As described by John G. Mitchell, the play "…concerns itself with six mental patients in group therapy at a state hospital, with the psychiatrist who directs their sessions, and with their mutual journey toward the day of recovery. The development of each character, from the first sullen groping session, builds scene by scene to the final meeting of the group. The patients begin to understand one another and their own problems. Even Martha, the girl who chooses to remain mute, registers an awareness of a world outside herself. Shirley Knight, Jack Hollander, Flora Campbell, Paul Sand and Peter DeVise etch memorable portraits in their respective roles: the religious girl stained by guilt, the abrasive extrovert, the frustrated mother, the confused kook, the mama's boy." And, while the psychiatrist is doubtful of his assignment at the outset, his dedication and concern bear fruit when he is able to send one of his patients home for a trial visit—a milestone for all of them in their journeys toward the day of eventual recovery and reinstatement to society.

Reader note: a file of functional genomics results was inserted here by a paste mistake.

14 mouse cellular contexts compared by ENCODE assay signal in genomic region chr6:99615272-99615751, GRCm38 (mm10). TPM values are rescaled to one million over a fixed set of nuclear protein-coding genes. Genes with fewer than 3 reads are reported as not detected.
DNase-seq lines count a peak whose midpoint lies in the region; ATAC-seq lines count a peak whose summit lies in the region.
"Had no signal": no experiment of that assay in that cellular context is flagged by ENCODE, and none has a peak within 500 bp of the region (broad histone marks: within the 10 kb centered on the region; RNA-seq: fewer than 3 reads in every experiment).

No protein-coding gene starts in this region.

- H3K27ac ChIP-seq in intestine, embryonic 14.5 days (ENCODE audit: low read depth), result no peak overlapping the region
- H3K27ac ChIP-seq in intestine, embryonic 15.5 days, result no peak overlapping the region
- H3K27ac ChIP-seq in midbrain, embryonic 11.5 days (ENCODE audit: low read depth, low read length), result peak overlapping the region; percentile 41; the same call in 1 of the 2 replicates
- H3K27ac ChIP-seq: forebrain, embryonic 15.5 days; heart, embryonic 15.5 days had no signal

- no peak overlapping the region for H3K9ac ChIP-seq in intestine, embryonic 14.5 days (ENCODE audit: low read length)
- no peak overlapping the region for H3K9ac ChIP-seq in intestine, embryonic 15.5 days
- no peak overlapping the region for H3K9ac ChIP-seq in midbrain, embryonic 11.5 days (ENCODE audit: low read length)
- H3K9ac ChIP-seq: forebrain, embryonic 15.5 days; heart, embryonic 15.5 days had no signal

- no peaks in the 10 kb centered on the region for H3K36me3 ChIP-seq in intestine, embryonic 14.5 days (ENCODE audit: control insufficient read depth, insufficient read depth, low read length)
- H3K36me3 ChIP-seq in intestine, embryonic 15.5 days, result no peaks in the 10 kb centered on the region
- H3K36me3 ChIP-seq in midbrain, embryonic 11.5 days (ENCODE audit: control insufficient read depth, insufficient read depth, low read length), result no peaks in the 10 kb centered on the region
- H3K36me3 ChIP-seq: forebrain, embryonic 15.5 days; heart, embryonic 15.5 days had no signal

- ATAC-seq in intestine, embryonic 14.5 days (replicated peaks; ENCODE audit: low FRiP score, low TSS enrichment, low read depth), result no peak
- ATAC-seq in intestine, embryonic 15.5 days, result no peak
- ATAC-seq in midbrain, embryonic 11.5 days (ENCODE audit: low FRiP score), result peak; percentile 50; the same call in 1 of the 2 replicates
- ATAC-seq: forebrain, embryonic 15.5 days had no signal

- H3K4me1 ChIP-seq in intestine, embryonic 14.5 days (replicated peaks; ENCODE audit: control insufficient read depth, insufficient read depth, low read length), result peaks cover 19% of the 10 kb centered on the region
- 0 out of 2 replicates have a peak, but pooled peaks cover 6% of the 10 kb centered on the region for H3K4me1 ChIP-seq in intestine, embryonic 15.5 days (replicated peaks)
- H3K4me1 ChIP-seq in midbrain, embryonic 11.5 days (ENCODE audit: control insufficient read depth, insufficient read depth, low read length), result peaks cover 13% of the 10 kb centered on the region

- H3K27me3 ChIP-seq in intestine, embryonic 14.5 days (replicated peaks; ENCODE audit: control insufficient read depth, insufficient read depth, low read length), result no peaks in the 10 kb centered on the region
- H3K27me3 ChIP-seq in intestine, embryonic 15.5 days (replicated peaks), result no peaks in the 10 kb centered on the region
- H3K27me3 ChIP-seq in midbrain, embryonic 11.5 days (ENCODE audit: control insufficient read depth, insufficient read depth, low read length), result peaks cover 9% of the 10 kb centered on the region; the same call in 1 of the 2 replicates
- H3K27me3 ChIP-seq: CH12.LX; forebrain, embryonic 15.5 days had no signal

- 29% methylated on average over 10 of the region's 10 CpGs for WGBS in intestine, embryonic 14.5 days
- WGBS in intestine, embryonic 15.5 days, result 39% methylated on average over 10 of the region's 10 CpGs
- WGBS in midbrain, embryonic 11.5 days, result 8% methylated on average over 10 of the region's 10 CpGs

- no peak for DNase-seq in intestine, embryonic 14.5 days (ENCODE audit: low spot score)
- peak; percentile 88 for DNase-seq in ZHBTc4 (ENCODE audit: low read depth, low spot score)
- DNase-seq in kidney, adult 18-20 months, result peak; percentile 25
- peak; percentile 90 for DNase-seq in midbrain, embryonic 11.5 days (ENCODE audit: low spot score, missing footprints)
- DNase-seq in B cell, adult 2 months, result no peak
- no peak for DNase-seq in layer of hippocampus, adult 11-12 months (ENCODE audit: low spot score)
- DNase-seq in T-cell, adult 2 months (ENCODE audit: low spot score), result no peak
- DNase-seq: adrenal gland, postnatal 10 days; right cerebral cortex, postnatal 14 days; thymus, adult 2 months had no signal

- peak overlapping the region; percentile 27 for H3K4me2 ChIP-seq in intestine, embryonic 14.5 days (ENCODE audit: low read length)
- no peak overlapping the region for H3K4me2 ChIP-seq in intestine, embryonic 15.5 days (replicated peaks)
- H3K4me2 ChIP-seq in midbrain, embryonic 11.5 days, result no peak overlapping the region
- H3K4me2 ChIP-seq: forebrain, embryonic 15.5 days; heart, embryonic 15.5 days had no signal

An Off-Broadway success, this affecting play is an engrossing study of a select unit of mental patients undergoing group therapy. "…a triumph on the stage." —NY Journal-American. "…consistently absorbing and remarkably believable…" —Women's Wear Daily. "…interesting, moving and always holding writing…" —NY Daily News.